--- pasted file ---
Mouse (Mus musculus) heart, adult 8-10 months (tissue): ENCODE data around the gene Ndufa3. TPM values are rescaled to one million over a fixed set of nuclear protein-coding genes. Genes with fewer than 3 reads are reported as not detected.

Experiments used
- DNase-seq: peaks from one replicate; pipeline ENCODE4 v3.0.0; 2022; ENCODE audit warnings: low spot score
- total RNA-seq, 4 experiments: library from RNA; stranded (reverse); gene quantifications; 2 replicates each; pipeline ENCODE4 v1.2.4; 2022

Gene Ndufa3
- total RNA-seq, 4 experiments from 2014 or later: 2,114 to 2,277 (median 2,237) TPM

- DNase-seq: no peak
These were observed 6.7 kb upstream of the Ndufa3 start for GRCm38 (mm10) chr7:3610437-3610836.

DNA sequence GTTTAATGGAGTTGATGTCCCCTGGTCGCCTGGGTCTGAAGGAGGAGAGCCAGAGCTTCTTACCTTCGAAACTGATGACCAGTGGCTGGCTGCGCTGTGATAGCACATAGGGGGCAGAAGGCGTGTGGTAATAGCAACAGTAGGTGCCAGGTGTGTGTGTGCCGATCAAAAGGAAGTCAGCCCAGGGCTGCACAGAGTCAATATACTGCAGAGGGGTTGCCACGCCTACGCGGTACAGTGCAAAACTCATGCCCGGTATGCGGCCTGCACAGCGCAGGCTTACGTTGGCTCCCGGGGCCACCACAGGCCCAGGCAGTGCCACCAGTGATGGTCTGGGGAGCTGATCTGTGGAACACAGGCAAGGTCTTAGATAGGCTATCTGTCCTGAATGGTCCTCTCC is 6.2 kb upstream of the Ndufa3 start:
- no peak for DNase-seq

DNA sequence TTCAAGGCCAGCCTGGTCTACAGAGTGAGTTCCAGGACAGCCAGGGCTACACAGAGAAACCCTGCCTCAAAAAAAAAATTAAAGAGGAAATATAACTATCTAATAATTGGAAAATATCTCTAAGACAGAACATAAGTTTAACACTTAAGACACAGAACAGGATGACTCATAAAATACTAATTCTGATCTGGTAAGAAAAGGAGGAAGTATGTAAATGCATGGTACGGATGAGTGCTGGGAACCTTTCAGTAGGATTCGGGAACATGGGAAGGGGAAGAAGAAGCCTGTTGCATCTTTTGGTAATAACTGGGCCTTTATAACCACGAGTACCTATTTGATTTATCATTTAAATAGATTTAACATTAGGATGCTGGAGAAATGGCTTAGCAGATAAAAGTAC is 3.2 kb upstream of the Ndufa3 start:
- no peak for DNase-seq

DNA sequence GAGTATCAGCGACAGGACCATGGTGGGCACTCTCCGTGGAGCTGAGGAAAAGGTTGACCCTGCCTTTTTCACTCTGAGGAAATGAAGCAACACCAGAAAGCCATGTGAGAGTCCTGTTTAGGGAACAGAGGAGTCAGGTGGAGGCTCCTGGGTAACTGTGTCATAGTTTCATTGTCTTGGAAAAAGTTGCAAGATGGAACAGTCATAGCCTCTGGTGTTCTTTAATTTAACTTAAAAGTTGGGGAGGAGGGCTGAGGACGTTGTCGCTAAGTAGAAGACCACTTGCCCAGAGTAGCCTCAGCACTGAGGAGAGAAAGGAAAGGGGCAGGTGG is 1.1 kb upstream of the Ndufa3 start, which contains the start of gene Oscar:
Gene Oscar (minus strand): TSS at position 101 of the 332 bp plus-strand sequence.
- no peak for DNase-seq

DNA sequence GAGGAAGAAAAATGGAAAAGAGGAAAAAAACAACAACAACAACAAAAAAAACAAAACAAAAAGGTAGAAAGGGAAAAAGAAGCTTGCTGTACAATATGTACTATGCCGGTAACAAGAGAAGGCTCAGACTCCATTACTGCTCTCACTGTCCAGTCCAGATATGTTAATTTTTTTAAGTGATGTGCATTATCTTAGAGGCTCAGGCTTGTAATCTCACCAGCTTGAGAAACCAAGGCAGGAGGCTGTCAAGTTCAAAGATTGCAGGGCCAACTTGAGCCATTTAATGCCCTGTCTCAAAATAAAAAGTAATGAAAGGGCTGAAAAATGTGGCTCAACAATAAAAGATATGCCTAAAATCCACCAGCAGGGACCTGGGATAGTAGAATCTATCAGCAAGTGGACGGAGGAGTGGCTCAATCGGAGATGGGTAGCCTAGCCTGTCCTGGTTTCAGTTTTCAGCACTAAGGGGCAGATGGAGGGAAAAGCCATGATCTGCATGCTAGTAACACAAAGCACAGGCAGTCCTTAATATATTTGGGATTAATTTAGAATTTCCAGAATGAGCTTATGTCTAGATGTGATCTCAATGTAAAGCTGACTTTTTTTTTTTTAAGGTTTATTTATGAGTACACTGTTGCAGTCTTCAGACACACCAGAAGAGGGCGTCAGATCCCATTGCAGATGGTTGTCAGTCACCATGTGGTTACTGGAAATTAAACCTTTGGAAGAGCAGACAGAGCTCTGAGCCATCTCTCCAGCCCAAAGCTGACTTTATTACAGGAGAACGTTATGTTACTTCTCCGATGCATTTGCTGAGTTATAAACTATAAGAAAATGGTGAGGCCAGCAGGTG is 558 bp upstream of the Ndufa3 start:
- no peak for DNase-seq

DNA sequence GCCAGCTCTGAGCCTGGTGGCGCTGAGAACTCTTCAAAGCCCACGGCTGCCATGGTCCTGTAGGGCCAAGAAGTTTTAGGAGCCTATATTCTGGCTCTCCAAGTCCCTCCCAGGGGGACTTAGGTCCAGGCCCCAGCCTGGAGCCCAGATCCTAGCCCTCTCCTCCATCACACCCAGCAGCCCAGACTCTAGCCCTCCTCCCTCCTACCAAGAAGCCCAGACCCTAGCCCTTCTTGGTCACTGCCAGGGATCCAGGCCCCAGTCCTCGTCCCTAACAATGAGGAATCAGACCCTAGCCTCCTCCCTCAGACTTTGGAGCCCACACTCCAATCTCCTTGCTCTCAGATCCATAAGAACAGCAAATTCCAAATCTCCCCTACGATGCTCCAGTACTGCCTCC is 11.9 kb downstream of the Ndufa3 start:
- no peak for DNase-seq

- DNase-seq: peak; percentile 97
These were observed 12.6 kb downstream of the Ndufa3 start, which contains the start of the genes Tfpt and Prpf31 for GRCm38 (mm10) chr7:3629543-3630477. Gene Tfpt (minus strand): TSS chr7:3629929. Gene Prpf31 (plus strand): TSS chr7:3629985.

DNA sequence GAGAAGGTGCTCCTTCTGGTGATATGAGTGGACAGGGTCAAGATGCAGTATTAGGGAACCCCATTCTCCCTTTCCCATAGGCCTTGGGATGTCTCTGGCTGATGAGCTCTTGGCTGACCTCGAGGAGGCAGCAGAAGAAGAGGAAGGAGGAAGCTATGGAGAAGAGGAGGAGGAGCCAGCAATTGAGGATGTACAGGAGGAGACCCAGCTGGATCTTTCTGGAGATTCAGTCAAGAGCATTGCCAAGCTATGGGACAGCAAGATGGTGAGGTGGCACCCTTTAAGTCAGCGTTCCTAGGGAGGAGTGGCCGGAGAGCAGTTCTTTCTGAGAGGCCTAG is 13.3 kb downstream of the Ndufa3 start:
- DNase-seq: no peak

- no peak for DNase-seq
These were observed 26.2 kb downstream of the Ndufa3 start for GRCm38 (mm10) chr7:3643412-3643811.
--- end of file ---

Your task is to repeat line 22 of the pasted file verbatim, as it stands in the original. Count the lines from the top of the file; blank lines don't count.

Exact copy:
DNA sequence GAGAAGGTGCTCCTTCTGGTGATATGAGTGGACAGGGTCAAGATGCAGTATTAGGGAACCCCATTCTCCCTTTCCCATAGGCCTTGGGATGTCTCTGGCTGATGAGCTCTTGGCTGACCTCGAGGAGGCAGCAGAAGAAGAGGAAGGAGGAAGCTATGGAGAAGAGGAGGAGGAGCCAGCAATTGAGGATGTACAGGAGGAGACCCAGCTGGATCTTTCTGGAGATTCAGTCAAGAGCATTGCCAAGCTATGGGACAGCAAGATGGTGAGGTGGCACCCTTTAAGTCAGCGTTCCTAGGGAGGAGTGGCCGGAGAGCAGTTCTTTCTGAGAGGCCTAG is 13.3 kb downstream of the Ndufa3 start: